The Bluest Eye Analysis

Decent Essays

The opinions of others, wether one notices or not, greatly affect his or her life. In Toni Morrison’s novel The Bluest Eye, Pecola Breedlove, a young black girl with dark brown eyes, is deemed ugly. Although she does not possess ugliness; she “put it on, so to speak, although it did not belong to [her]” (Morrison 38). Pecola believes she is ugly because she does not meet the societal beauty standard. Pecola convinces herself that all her struggles are rooted in the fact that she not beautiful. If Pecola was white, blond, and blue-eyed her life would be different—it would be better. Pecola believes that having blue eyes would change her entire life. Though she would not be given different friends or a different family, those same friends …show more content…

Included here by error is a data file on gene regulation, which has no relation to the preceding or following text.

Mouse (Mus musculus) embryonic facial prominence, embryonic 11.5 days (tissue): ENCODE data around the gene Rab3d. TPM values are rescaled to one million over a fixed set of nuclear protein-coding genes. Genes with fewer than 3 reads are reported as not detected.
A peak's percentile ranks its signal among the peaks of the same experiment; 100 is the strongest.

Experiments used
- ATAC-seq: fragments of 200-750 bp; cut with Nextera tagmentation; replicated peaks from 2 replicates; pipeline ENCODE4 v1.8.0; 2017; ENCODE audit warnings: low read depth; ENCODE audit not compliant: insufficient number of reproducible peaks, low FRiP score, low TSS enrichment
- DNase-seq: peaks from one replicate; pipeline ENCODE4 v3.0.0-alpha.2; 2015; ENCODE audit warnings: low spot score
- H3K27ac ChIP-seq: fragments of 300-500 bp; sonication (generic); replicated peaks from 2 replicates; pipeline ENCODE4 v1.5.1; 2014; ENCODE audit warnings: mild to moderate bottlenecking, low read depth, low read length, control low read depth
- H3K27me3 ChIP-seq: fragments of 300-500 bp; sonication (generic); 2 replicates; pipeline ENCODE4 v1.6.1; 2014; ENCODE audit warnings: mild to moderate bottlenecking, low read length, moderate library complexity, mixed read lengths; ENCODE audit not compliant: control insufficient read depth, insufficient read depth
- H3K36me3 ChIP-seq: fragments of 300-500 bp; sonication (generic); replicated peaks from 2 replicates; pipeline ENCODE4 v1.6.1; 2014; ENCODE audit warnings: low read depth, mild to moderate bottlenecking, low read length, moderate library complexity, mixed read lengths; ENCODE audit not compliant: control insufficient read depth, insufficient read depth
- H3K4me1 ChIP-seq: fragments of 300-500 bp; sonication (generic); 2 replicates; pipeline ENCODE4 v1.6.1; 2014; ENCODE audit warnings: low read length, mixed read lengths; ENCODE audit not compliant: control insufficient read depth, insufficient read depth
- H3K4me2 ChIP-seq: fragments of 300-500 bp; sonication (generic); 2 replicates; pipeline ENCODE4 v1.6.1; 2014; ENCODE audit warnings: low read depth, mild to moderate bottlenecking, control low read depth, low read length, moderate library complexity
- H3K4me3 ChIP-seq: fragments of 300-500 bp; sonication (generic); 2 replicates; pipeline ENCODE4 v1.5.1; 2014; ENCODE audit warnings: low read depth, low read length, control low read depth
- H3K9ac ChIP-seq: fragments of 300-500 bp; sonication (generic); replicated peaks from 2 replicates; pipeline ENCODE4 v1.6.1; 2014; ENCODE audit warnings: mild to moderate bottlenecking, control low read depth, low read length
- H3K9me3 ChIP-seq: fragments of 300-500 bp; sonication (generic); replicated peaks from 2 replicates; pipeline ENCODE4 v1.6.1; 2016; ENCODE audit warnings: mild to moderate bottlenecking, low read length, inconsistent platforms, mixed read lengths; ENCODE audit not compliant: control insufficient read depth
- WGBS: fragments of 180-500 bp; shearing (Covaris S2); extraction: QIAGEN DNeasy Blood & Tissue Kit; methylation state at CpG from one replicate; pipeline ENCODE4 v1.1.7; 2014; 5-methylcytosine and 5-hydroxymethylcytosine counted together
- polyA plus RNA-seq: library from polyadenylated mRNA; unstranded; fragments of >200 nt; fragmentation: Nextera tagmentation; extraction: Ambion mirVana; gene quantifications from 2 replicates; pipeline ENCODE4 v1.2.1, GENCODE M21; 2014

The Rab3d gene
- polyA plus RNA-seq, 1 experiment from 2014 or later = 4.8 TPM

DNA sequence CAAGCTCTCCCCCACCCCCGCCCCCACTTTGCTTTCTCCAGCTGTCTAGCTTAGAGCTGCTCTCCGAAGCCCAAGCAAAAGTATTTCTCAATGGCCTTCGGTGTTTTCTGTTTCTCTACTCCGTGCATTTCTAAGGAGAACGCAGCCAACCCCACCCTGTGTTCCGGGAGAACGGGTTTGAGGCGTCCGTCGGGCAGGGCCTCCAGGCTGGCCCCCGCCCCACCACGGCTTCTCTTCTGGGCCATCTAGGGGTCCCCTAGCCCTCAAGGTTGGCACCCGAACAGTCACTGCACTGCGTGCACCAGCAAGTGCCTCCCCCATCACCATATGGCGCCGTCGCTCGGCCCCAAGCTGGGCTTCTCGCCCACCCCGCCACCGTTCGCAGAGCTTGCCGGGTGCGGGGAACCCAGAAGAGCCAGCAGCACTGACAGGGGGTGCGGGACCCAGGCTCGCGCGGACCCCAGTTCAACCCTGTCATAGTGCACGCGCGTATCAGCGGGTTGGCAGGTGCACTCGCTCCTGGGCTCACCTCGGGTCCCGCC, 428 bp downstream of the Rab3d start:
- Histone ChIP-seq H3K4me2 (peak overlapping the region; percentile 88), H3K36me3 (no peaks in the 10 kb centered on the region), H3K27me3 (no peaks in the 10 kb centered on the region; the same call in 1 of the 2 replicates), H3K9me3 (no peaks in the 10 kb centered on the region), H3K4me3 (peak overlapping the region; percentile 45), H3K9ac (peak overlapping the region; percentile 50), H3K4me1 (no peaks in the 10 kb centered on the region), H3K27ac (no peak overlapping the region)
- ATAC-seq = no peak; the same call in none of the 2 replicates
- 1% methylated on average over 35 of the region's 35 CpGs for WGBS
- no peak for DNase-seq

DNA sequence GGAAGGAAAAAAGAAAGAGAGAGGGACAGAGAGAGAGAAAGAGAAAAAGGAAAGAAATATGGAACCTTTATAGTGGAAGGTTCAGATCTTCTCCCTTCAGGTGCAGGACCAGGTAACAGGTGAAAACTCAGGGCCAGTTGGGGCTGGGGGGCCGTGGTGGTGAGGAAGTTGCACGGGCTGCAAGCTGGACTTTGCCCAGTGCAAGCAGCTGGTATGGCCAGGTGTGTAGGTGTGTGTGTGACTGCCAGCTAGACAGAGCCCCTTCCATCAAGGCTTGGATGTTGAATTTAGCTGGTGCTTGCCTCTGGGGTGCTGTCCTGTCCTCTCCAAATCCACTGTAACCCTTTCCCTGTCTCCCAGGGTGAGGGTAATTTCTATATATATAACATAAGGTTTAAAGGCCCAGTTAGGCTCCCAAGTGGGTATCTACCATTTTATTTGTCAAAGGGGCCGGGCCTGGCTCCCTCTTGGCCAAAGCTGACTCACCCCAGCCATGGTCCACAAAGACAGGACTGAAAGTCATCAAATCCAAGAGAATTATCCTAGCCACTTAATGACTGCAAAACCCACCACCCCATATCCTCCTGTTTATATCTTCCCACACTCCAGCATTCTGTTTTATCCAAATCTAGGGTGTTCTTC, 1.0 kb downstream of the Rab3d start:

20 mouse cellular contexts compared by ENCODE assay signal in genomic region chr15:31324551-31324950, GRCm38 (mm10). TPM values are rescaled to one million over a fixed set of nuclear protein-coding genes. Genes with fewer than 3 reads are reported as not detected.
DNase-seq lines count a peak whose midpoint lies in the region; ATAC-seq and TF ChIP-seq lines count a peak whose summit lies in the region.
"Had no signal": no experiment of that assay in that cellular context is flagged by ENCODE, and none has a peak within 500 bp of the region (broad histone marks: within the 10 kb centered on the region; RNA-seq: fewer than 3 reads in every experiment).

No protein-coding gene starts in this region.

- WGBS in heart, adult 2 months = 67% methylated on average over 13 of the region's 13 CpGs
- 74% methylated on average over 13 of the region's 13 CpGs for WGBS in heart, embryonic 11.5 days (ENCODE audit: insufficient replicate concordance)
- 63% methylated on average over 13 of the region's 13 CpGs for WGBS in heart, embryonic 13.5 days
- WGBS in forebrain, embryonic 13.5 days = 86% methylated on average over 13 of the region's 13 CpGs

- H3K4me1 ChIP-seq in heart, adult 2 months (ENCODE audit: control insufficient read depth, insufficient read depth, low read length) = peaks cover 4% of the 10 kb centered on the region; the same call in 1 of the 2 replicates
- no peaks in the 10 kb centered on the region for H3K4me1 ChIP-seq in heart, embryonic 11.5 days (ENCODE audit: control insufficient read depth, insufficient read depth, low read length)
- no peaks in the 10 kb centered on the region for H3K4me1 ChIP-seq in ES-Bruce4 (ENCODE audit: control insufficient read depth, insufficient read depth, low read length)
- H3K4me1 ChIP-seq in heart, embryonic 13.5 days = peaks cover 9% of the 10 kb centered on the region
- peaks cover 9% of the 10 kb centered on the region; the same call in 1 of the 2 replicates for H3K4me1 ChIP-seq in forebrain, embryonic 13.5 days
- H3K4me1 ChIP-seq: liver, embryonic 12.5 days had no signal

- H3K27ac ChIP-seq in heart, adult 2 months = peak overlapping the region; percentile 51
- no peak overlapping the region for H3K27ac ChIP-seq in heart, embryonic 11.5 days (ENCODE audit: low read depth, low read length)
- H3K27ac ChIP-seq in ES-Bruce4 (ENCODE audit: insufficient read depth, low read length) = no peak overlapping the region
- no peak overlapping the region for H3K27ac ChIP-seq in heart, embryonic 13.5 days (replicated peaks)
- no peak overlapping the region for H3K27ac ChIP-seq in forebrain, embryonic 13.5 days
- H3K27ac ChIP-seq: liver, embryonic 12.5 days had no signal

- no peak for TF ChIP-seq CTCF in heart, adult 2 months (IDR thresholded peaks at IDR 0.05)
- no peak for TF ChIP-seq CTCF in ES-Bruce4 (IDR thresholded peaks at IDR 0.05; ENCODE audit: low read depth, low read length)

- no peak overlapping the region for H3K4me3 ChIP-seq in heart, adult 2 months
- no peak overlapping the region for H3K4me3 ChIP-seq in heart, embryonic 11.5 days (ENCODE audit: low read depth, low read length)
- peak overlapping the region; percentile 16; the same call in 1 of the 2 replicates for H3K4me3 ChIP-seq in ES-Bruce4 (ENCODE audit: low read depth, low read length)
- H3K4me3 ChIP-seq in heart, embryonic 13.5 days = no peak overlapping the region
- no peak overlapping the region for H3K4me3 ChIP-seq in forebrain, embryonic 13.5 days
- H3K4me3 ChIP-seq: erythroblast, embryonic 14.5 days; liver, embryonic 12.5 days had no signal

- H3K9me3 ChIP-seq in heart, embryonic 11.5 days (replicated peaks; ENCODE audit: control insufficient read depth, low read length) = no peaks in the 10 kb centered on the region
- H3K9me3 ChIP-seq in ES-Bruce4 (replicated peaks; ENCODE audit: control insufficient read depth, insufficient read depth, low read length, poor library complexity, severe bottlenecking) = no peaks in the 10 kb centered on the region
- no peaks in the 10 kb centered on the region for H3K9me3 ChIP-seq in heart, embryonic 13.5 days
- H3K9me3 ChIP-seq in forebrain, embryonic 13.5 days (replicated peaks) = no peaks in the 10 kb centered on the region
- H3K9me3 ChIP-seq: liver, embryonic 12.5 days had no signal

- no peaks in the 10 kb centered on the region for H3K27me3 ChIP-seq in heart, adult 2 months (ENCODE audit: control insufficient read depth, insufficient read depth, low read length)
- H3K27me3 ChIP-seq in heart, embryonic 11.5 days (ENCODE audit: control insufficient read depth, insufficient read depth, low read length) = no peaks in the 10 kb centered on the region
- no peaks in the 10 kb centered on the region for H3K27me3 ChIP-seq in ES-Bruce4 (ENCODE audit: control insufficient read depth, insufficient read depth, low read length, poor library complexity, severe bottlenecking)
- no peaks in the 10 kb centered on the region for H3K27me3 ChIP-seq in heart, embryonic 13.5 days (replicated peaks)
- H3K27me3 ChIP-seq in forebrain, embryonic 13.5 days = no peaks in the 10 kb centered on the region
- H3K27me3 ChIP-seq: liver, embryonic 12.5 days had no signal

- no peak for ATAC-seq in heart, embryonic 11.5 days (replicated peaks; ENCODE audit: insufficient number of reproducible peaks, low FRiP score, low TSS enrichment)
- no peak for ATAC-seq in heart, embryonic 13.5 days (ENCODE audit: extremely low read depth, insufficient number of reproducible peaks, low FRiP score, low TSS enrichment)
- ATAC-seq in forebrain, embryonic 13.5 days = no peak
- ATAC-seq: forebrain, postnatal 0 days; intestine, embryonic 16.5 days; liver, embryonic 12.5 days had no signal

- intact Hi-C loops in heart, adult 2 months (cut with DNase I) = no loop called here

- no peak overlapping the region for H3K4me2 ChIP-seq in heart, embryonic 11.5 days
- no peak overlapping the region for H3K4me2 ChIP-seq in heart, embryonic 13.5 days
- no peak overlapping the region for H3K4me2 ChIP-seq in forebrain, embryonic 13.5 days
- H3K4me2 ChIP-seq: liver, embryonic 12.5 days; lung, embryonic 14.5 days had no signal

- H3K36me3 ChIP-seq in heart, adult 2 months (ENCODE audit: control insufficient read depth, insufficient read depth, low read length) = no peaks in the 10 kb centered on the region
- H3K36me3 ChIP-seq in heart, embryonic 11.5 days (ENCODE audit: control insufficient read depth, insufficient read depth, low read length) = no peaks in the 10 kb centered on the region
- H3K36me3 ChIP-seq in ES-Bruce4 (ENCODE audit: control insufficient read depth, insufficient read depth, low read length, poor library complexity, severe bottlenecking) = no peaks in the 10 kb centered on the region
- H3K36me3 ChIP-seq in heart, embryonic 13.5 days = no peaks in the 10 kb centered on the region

If Pecola acquired blue eyes she believes she would no longer be an outcast. She believes her peers will accept her. After seeing how the new girl, Maureen Peal, with “sloe green eyes” and white skin “enchanted the entire school,” Pecola makes the hypothesis that having blue eyes would make her popular amongst her classmates (62). She believes that to have blue-green eyes and white skin earns her acceptance. Pecola wants everyone to look at her the same way they look at Maureen. She desires to be the girl that enchants the school. Though Pecola seeks admiration from all of her peers, Pecola ultimately seeks Maureen’s approval and acceptance. Pecola wants the prettiest girl in the class to view her as beautiful. However, after a dispute with Pecola, Maureen exclaims, “I am cute! And you are ugly! Black and ugly e mos. I am cute!” (73). Pecola, after hearing this proclamation, comes to the realization that the most beautiful girl in school believes that being black means being ugly. Therefore, Maureen proclaims that being white must be what leads to beauty and popularity. In fact, at the end of the novel when Pecola is conversing with herself she asks, “What does Maureen think about your eyes?” (196). This question further proves that if Maureen admired Pecola in the same manner everyone admired her, Pecola would feel beautiful. She would be beautiful like Maureen, and everyone will accept her.

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